Prime Minister David Cameron hoped to spur British arms sales Monday with a tour of the Gulf and Middle East — but faces a challenge from France's leader, who has also visited the region to tout his country's defense exports.

In visits to Dubai and Abu Dhabi, Cameron will seek to persuade the United Arab Emirates to buy 60 Typhoon fighter jets produced by BAE Systems — in a deal likely to be worth more than 3 billion pounds ($4.8 billion) — instead of French fighter jets.

The British chief will also visit Saudi Arabia, which is considering adding to its military aircraft fleet and on Sunday hosted French President Francois Hollande for talks. Hollande also visited Lebanon.

Last month, BAE Systems and the Franco-German EADS, the parent of Airbus, called off merger talks in the face of objections from the British, French and German governments. The proposed deal would have created a European defense and aerospace giant to rival Boeing Co.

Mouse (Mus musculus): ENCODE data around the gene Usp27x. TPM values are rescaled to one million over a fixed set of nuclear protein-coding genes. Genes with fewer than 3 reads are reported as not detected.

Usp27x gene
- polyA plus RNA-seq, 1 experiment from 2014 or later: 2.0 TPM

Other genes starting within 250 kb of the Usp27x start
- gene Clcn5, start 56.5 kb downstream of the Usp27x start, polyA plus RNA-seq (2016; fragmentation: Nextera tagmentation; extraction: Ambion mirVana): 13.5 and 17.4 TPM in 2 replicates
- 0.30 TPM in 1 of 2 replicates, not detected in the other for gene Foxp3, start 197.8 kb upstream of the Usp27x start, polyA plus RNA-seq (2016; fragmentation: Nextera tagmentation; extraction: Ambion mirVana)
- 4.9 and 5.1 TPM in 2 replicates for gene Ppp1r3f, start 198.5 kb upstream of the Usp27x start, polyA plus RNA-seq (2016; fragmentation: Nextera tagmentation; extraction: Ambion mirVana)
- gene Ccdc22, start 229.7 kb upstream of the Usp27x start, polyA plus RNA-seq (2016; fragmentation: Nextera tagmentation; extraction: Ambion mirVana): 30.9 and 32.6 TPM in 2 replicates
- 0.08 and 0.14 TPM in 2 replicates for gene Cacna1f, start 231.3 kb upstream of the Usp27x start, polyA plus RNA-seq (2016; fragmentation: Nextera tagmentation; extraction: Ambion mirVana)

Cameron was holding talks with the Crown Prince of Abu Dhabi and Prime Minister of the UAE. He was also scheduled to visit Jordan during the three day visit.

"We want to work together with the Gulf countries towards a future that is rich in prosperity, strong in defense and open in its handling and pursuit of political and economic reform," Cameron's Downing Street office said in a statement ahead of the visit.